AnnieBorn: 1883 Chelsham, SurreyMarried Alfred Valentine Emary 1 May 1909 St. Mary's church, Ewell
Edwin ThomasBorn: 10 May 1885 Chelsham, Surrey
Died: 1 July 1916 France
Baptised 31 May 1885 St. Leonard's church, Chelsham
Bertha EllenBorn: 1886 Chelsham, SurreyBaptised 17 October 1886 St. Leonard's church, Chelsham
Ada JaneBorn: 1888 Chelsham, SurreyBaptised 26 February 1888 St. Leonard's church, Chelsham

When the 1891 census was taken Edwin aged 5 and his four siblings, John Wells (recorded as John William) aged 9, Anne aged 8, Bertha Ellen aged 4 and Ada Jane aged 3 were all living with their parents in 2 Chelsham Cottage, Chelsham, Surrey. His father was then working as a domestic labourer having previously worked as a groom. At some point after the census was taken the family moved to Old Malden, Surrey.

From there the family moved to Gibraltar in West Ewell, Surrey. Edwin and his older brother John first attended Ewell Boys School on 16 July 1897, having both previously been at a school in Old Malden. His brother left school on 24 May 1895 and Edwin on 31 March 1898, both to work in gardens.

In 1901, with the exception of Anne, Edwin and his family were living in Heatherside Road West Ewell. His father was working, as a domestic coachman, while his brother John was a general labourer and Edwin a domestic servant. Sister Annie was working as a kitchen maid for John Bridge and his family at Ewell Court.

Edwin was working as a gardener when the 1911 census was taken. Only he and his brother John were living with their parents at 'Chelsham Cottage', Heatherside Road West Ewell. His father filled in the census form stating that he and his wife of 30 years had had 5 children and that they were all still living. He also stated that he was a farm labourer while his wife was a laundress working at home and his son John was a carman's carter for a contractor.

On 2 August 1915 Edwin, aged 30, married 24 year old spinster Isabella Mary Barrett in Christ Church, Epsom. There were no known children.

Edwin enlisted in Epsom, and joined the 2nd Battalion RF, which was in the 86th Brigade, 29th Division. On Saturday the 1 July 1916, the first day of the Battle of the Somme, the 2nd Battalion RF were ordered to attack the Hawthorn Redoubt.

For many weeks the 252nd Tunnelling Company Royal Engineers (RE) had been tunnelling under "No Man's Land" towards the German lines and had placed 40,000 pounds of ammonal (high explosive) under the Hawthorn Redoubt. At 7.20 am, ten minutes before the main attack started, the mine was detonated. The moment was famously filmed by the cine photographer Geoffrey Malins, and has become an iconic scene from the battle. The explosion caused a huge crater, and the 2nd Battalion RF moved to occupy it, and the ground to the left, but made no progress. Detonating the mine 10 minutes before the attack commenced proved to be a mistake, as the Germans then knew for certain that the attack was imminent. Whilst British troops had managed to occupy the near lip of the crater, albeit with casualties, the Germans had had time to occupy the far lip of the crater. The following is an extract from the Official History:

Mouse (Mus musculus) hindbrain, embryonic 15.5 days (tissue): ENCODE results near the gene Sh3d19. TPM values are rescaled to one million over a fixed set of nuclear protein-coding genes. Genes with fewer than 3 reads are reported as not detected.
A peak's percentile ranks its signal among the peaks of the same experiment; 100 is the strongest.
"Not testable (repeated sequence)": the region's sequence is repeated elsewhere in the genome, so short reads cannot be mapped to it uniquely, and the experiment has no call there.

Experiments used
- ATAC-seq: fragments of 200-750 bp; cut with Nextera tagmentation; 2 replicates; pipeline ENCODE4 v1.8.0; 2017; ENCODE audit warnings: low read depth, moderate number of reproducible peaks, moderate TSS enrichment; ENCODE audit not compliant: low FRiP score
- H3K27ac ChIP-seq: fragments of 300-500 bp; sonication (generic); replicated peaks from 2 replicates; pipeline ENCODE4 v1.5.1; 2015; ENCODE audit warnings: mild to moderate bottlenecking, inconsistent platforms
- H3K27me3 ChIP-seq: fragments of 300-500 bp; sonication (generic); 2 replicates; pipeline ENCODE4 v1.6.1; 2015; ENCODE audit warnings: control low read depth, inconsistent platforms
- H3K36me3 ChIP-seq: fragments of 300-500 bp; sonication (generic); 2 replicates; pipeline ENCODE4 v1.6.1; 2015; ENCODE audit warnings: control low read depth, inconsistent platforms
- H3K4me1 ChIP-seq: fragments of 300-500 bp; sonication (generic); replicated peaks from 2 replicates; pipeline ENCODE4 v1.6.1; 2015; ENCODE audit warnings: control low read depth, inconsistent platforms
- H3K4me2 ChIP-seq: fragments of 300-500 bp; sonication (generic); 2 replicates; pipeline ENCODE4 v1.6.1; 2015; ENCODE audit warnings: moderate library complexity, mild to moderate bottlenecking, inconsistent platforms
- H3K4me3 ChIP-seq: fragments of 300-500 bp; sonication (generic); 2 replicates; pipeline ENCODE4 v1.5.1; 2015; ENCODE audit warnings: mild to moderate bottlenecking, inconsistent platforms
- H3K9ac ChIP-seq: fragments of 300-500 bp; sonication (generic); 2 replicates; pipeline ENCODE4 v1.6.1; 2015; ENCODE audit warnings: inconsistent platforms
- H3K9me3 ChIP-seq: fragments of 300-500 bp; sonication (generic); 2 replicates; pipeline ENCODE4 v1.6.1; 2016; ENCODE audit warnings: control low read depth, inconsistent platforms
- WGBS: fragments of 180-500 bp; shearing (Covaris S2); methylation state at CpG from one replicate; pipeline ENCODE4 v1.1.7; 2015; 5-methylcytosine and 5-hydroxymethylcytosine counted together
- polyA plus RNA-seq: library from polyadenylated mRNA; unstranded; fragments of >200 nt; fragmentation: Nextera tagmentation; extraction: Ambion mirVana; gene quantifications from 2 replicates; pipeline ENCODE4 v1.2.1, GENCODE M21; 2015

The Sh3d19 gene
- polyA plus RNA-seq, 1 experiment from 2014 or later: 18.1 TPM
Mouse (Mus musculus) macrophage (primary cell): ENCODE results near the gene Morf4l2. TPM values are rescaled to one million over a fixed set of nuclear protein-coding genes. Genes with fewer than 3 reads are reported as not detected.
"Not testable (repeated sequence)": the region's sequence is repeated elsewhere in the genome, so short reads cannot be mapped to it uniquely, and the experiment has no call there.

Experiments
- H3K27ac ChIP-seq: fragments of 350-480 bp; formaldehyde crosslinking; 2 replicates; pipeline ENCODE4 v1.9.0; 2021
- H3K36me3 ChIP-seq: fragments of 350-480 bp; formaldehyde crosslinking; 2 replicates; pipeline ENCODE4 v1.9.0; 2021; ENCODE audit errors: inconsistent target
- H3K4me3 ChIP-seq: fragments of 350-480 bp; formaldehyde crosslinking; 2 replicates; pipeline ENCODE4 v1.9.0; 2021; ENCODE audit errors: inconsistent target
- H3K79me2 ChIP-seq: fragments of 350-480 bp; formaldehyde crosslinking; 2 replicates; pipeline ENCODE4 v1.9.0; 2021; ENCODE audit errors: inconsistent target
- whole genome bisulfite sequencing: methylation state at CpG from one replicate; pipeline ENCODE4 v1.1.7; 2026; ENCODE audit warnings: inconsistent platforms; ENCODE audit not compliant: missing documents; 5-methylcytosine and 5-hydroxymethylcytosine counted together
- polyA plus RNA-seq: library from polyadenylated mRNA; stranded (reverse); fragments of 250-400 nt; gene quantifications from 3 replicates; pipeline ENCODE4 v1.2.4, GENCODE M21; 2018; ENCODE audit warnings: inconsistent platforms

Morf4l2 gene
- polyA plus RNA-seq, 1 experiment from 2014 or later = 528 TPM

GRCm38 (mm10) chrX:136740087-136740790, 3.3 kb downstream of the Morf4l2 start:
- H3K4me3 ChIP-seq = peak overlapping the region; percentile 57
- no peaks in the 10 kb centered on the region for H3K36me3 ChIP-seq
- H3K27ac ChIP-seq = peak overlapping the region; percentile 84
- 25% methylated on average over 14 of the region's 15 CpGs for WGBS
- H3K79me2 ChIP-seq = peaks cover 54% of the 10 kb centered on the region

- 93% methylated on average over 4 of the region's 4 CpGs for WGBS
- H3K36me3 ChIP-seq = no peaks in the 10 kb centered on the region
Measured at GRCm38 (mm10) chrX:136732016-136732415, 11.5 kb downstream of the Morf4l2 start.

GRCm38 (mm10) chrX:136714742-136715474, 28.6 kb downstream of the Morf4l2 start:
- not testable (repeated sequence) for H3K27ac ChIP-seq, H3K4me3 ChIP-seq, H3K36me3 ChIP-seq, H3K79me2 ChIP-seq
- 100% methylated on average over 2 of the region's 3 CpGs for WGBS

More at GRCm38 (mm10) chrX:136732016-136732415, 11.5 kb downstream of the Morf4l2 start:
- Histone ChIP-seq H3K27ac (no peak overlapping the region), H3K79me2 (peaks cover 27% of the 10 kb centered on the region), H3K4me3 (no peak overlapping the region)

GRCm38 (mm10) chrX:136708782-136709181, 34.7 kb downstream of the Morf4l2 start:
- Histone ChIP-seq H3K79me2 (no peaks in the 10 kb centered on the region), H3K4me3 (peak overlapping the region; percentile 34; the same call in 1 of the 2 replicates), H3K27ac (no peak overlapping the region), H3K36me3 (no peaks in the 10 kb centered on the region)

At 7.20 A.M. the mine under Hawthorn Redoubt was blown, the heavy barrage lifted, and the Stokes mortars in the advanced emplacements, and four in the sunken lane in No Man's Land, to which two companies of the 1/Lancashire Fusiliers pushed forward, opened a hurricane fire on the German front trench, if any were needed, that the assault was about to take place. Under cover of this fire, the leading companies of the assaulting infantry began to leave their trenches and form up in No Man's Land. Two platoons of the 2/Royal Fusiliers, with four machine guns and four Stokes mortars, rushed forward to occupy the mine crater. They reached the near lip, not without a number of casualties, and at once came under heavy machine-gun and rifle fire from the German trenches on either flank and from the far lip of the crater, which the Germans had immediately occupied.
     The explosion of the mine ten minutes before the assault undoubtedly prejudiced the chances of success, as it warned the Germans to be on the alert. It immediately brought down the enemy barrage, and within five minutes it seemed that every machine gun along the front was shooting incessantly. The divisions were caught forming up. Even before the heavy barrage lifted at 7.20 A.M., the Germans appeared in the front line; and after that hour, with hardly a British shell or bullet striking the parapets, most of them fired standing in the remains of the trenches. Others sprang out to the front, some into shell holes, rifles and machine guns in hand. They received the British infantry lines with very heavy fire directly these tried to advance across No Man's Land to their assault position one hundred yards from the German front line; whilst the party on the far lip of the mine crater, armed with machine guns and light trench mortars, simply shot right and left as it pleased.

By the end of the day many had been killed and no ground had been taken. The attack cost the lives of 163 men in the 2nd Battalion RF, either killed or dying of wounds, including Edwin who has no known grave and is commemorated on The Thiepval Memorial to the missing.

Trench map
Trench map, Click image to enlarge.

He is locally remembered on four memorials: the Dipping Well memorial; St. Mary's church memorial; All Saints church memorial and Ewell Boys' School memorial.

Edwin was awarded the British War medal and the Victory medal.


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NEWMAN Victor Harold, Able Seaman. 239679.

Royal Navy (RN), HMS Tipperary.
Killed in Action 1 June 1916, aged 24.